Winner of this year’s Best Picture Oscar,
Nomadland tells the story of a woman who
finds stability while being adrift
Frances McDormand in Nomadland
Some of the most stimulating moments in film history have occurred at a point where documentary and constructed narrative intersect or blur into each other. Nearly a 100 years ago, Robert Flaherty’s Nanook of the North—about the Inuit people of the Canadian Arctic—introduced viewers to a world they knew little about; but doing this entailed a certain degree of artifice and use of scripted scenes. A century on, Chloé Zhao’s Nomadland, which won best picture, best director and best actress at the Oscars this week, also melds reality with a fictional narrative while chronicling lives outside the mainstream: in this case, the van-dwelling “nomads” of modern-day America who live on the road and form communities and camps to help each other.
Some scenes here could easily have come out of a straight documentary, including the appearances by real people—such as Bob Wells, president of the Homes on Wheels Alliance—speaking as if being interviewed for the camera. Yet, in adapting its script from a non-fiction book by Jessica Bruder, Nomadland organises itself around an invented character. After losing her job during the Great Recession, the recently widowed Fern (played by Frances McDormand, her face a study in both desolation and hope) hits the outdoors with her van and gradually finds a series of support systems. In the process, through her eyes, we learn about this vital culture and way of life.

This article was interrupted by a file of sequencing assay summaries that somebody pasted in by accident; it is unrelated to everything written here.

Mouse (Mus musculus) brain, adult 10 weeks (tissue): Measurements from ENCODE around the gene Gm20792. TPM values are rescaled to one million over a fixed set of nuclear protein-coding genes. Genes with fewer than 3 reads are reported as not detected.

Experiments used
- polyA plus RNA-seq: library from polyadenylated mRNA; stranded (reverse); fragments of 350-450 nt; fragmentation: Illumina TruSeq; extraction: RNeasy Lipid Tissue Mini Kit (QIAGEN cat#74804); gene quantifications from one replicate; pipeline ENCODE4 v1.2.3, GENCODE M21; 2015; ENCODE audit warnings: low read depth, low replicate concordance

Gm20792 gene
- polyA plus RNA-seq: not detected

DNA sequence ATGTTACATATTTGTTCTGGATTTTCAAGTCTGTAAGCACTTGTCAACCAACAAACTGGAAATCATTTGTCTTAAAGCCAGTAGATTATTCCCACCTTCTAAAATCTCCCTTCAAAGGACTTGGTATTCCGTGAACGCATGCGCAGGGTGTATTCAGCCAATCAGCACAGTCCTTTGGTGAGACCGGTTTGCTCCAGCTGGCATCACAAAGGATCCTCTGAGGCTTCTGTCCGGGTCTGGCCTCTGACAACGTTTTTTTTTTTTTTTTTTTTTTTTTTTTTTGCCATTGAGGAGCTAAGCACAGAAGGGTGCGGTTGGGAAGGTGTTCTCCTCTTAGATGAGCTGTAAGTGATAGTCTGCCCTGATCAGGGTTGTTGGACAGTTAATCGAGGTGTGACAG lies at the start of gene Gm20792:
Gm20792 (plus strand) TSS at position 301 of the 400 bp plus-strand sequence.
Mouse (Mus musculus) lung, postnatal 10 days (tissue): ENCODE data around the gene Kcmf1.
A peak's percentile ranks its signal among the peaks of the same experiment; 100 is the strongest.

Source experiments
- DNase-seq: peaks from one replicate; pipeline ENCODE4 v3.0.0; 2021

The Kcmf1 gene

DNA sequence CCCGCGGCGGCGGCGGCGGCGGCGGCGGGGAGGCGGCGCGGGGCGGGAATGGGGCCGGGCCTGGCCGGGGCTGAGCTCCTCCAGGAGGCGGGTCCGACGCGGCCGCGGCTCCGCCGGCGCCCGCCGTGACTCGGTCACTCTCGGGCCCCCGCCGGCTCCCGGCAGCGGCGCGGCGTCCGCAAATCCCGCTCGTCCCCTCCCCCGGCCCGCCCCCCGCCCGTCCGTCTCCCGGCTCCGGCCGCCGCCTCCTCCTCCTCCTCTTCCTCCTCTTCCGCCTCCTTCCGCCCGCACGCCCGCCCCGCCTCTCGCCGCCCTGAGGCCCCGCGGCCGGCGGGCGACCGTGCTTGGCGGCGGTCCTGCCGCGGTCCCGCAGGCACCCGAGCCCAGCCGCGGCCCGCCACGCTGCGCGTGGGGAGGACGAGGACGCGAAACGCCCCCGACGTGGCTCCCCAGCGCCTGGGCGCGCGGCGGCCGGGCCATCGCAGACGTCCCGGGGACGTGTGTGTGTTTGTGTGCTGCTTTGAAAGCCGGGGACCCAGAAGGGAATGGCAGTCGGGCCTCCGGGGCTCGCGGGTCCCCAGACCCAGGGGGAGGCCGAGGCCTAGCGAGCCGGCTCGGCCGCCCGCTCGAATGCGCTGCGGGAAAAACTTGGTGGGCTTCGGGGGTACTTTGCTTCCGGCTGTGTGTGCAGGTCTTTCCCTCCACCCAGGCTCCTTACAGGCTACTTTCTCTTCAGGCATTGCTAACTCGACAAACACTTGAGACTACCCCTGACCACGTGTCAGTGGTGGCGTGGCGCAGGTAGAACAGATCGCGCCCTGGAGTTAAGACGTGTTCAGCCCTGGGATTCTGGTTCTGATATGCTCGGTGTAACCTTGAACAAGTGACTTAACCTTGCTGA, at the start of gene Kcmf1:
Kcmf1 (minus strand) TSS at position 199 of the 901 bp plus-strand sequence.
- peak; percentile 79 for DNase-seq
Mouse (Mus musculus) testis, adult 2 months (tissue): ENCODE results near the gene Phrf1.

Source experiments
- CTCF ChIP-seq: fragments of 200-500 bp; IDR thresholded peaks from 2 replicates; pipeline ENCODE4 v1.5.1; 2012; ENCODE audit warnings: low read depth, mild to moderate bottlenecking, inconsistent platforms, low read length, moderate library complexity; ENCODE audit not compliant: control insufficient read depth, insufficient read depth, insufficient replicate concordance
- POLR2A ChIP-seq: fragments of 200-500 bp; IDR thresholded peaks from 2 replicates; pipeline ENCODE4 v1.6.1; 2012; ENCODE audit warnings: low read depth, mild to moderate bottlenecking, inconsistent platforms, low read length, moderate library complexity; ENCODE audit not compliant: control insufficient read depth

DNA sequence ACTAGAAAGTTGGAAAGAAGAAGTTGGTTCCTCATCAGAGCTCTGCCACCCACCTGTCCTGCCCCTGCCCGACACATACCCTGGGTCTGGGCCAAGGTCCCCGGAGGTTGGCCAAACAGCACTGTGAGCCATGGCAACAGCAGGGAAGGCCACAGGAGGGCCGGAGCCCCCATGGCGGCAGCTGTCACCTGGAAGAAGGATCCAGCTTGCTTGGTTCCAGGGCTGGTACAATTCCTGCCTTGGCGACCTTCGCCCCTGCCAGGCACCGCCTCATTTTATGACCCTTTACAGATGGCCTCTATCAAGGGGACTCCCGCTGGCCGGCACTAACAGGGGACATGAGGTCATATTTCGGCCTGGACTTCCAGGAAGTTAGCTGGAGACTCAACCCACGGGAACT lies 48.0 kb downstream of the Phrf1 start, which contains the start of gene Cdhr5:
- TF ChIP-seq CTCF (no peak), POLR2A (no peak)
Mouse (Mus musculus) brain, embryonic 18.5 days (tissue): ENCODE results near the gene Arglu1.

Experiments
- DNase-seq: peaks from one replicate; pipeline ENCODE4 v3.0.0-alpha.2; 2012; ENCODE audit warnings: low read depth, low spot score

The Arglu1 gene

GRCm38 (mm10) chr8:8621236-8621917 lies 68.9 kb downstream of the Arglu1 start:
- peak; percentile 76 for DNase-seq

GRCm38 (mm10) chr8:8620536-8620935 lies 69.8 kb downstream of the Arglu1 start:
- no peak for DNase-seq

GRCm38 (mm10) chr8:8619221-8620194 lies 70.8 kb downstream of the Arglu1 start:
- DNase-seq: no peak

So here is a professional actress playing a scripted character and interacting with real nomads who are playing themselves—or rather, versions of themselves. (One person, Swankie, is shown as dying of cancer in the film though she is still alive in reality.) Nomadland has verisimilitude but also a cinematic sweep. On the whole, I admired it more than I felt emotionally touched by it. But in a few scenes, when a connect takes place, the effect is devastating: take the moment when a friend of Fern’s, trying too hard to be helpful, accidentally breaks her plates and we see how shattered she is. One senses how much these physical belongings (which probably carry memories of her husband) mean to her, even though she is now letting go of possessions.
It feels strange, at a time when we are all being asked to stay indoors, to watch the unsheltered outside being presented as a character in itself. But this is a story about being adrift and tethered at once. Its opening and closing scenes may evoke John Ford’s The Searchers (also about new, fluid definitions of ‘home’), but Nomadland is essentially a one-of-its-kind film, heartfelt in its contrasting of Fern’s chosen life with the more structured possibilities that might be available to her.
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